"RHOA" star Phaedra Parks poses for the latest issue of ROLLING OUT where she recounts her road to success and the obstacles she's had to endure. Also, find out more about her commitment to helping parent young Black males inside...
Whether you're a fan of "RHOA" or not, it's hard to dislike Phaedra Parks. With several successful businesses in Atlanta (including a legal practice and a funeral home), and a role on one of TV's hottest reality shows, she's a woman with a plan and a vision for the legacy she wants to leave behind. And the road hasn't been easy....
In addition to watching her become a single mother right before our eyes (her husband Apollo Nida was incarcerated for fraud), we also saw her handle Miss USA Kenya Moore with style and grace. And that couldn't have be easy.
Now....she's talking to ROLLING OUT about going forward with her legacy, which includes writing a book about raising Black boys and "speaking life" to people going through struggles. Prepare to be inspired....
Do you think your old-school mindset came from the way you were raised?
Growing up in Athens, [Georgia], coming from a political family, a family of preachers, we were the quintessential old school, middle class black family. Both of my parents are pastors and educators. I went to the school that my parents taught in, so people expected more of me.
So, you grew up in a lot of structure. Being in the entertainment world as an attorney and as a reality star can be a very demanding and even chaotic. How do you make those two things fit?
I never had any intentions on being an entertainment attorney. I think this was truly my calling. My main goal was always to help someone, and I’ve always been very connected with Black men. When you look at the structure of the entertainment world and its leadership, there are not a lot of people that look like us. When I first got into the industry, that’s what resonated with most of my clients. They were the people that no one wanted. People didn’t understand them. They had issues that the majority of attorneys did not want to deal with. So, I found out what my niche was: helping people who most thought could not be rehabilitated. And I really made it my duty to show that just because someone has an issue doesn’t mean that they can’t be successful.
You’re on a show where you can get pulled into situations and it’s not always about “speaking life.” How do you deal with that?
I’m on a show where they speak death all the time. But the way I have conducted myself has set me apart because I really try to think before I speak. I try not to say things that I can’t come back from. I’m always very careful, and just because you’re thinking something doesn’t mean that you should say it. But there’ve been a lot of times where I wanted to rip somebody’s wig off.
You always seem to be thinking two or three steps ahead. Have you ever considered that maybe you overthink things?
No. I think anyone that’s smart is always thinking forward. The smart person is always thinking about the next phase of their life. At the end of the day, my legacy won’t be that I was on a reality show. I want my legacy to be that I’ve made a change for many people, opened doors for women, that I was a great mother juggling a family and a career. Not that I was a fool on a reality show. There’s no honor in that.
You’ve been speaking around the country. What is that thing that you’re really able to dig down and share with people that resonates with them?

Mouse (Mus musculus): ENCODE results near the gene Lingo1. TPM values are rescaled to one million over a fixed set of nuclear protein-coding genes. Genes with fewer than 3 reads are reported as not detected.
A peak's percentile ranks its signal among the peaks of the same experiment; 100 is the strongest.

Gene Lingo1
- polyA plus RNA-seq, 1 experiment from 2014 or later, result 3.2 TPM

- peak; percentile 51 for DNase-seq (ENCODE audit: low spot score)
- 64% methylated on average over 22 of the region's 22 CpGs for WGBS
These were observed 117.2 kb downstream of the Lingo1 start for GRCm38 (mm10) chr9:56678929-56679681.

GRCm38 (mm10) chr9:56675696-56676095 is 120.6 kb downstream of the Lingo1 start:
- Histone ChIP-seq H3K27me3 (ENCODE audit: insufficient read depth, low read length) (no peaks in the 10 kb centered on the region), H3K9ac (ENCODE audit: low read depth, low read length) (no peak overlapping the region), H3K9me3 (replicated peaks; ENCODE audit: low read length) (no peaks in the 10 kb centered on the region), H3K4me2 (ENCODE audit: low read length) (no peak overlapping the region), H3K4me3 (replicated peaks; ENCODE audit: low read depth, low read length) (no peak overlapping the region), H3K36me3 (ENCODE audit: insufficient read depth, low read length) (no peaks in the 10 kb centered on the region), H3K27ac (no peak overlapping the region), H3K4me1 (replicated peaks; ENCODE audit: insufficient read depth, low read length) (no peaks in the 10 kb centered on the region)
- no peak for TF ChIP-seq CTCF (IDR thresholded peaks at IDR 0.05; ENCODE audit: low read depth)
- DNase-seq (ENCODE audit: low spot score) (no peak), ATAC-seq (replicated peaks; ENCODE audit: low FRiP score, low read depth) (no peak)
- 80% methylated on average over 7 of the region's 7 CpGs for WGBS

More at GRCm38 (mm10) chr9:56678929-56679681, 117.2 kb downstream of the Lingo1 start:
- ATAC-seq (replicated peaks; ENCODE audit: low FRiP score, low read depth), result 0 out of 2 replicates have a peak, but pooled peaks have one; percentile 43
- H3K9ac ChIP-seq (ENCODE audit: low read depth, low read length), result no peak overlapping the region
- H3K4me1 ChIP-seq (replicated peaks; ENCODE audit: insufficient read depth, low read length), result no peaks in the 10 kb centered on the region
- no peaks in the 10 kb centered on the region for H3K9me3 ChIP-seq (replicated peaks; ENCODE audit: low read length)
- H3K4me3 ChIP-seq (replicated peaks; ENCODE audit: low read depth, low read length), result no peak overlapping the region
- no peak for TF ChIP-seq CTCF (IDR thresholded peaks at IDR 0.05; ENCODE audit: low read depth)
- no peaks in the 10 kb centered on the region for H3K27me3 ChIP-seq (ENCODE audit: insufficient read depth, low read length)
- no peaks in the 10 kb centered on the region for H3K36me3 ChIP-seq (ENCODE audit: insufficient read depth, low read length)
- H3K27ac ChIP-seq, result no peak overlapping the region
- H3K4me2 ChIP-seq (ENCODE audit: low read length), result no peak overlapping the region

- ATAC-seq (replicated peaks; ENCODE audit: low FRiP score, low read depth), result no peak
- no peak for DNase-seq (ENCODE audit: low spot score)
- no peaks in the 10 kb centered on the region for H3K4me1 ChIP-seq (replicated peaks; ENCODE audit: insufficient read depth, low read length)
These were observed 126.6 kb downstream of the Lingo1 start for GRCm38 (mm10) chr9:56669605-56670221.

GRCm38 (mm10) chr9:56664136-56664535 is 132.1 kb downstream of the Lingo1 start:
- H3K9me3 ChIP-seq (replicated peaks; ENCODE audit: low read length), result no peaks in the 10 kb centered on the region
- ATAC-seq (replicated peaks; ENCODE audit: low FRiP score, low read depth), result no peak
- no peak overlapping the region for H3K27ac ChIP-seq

In this past year, people have seen how I’ve dealt with my husband being incarcerated, and I became a single mom in front of the world. But I think that on the flip side, people saw me as a pregnant woman, going to school and getting my degree. I had both of my children on the show. And I was still able to come out of all of that unscathed. People have seen me at the best and at the worst of times. They’ve seen me in heated situations where I handled myself respectably. I can speak to the students because I know what it’s like to stay up all night studying. I know what it’s like to be pregnant and go to school. I can speak to the person who is in a marriage with issues; I’ve been that person. I’ve been in many adverse situations where I’ve succeeded and didn’t compromise my morals. I think a lot of these things resonate with people because these are things that we all deal with. Tests build testimonies. As long as you’re questioning, “God, why am I here?” and not accepting defeat, that’s when you know you have the option to get out.
In 2013, you published Secrets of a Southern Belle. Are we going to see another book from you?
Absolutely. I am playing with the idea of writing a book about parenting, and about Black boys. I want to talk about how you prepare a Black boy for this society that we’re in. I’m active with the Black Lives Matter movement, because although it’s 2015, the social and racial climate makes it feel like 1960.
Do you think “Black lives matter” in this country?
No. I don’t. I think Black lives have been devalued by the United States merely because of legislation and acts of people in power that say, especially to our Black boys, that they don’t matter. I see it all too often. I think that, socioeconomically, people that sit in my tax bracket are not putting money back into our community. This year, I participated in Bloody Sunday’s 50th anniversary, and I could count the number of celebrities on one hand. I saw more politicians than people who influence the culture. They haven’t taken their platform to really use it in a way that is influential in our community.
Phaedra is currently filming the next season of RHOA. Read the rest of her interview over at Rolling Out.
Photos via DeWayne Rodgers